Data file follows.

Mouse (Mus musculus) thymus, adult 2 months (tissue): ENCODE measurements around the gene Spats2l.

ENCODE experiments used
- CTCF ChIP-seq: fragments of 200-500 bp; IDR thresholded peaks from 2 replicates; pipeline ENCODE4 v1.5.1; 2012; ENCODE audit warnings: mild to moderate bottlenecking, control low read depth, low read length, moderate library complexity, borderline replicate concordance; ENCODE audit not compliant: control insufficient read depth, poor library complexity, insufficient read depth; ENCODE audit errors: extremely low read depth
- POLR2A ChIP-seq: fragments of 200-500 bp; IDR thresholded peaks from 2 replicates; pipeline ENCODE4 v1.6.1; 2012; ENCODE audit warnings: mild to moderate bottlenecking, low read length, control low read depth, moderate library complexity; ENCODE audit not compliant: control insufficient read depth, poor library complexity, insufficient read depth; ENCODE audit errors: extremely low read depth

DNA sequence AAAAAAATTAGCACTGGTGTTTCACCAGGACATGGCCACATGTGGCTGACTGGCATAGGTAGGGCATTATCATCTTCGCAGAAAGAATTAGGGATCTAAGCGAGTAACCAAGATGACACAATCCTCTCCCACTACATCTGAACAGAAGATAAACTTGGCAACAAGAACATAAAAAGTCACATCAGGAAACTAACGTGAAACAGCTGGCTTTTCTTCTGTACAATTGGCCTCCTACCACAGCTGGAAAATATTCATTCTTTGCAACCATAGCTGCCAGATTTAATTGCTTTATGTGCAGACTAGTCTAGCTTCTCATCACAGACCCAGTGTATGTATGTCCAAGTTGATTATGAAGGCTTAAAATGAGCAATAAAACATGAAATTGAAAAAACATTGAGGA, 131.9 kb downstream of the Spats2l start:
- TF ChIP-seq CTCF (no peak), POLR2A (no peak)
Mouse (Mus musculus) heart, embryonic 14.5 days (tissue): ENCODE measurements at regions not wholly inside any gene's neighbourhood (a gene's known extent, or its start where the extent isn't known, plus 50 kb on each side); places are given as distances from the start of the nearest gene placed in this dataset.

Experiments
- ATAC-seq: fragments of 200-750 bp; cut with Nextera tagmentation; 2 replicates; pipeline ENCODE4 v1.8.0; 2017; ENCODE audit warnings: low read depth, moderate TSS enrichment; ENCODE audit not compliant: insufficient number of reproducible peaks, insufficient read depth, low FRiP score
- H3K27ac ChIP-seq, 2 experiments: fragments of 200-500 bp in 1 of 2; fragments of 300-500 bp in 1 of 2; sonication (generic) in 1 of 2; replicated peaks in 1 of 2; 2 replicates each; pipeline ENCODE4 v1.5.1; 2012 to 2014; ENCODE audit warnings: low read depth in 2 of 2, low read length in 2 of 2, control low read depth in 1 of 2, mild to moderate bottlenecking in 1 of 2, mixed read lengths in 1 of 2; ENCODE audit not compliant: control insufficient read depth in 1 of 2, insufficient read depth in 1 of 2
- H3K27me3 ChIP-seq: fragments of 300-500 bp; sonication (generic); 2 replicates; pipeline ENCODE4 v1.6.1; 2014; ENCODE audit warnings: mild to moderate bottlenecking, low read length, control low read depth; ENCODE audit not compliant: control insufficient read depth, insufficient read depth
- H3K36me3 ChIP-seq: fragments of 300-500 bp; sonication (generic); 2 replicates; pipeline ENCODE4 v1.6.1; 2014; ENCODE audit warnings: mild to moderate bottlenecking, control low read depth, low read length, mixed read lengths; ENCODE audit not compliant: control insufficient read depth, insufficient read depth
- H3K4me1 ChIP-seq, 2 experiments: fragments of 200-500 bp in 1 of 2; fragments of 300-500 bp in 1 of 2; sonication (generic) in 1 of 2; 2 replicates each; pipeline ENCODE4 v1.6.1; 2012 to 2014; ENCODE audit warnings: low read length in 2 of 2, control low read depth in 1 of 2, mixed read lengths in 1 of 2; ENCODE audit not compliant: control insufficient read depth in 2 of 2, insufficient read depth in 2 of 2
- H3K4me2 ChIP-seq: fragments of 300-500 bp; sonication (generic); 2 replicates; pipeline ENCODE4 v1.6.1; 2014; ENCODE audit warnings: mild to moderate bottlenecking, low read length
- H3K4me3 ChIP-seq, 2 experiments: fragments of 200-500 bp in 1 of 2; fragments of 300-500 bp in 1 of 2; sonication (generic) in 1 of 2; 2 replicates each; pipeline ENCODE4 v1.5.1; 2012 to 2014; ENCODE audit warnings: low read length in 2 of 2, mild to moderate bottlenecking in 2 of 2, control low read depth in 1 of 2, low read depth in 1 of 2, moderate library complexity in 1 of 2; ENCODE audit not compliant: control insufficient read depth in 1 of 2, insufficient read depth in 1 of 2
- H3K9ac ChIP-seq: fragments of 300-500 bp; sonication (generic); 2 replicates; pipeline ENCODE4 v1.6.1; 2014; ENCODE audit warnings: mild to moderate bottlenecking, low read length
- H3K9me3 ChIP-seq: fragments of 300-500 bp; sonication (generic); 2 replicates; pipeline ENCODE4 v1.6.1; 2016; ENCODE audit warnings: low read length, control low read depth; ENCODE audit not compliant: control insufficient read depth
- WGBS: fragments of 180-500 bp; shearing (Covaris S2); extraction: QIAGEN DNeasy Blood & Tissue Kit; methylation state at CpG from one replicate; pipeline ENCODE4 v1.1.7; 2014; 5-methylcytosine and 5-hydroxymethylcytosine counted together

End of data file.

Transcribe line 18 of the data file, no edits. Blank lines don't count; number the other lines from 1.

- WGBS: fragments of 180-500 bp; shearing (Covaris S2); extraction: QIAGEN DNeasy Blood & Tissue Kit; methylation state at CpG from one replicate; pipeline ENCODE4 v1.1.7; 2014; 5-methylcytosine and 5-hydroxymethylcytosine counted together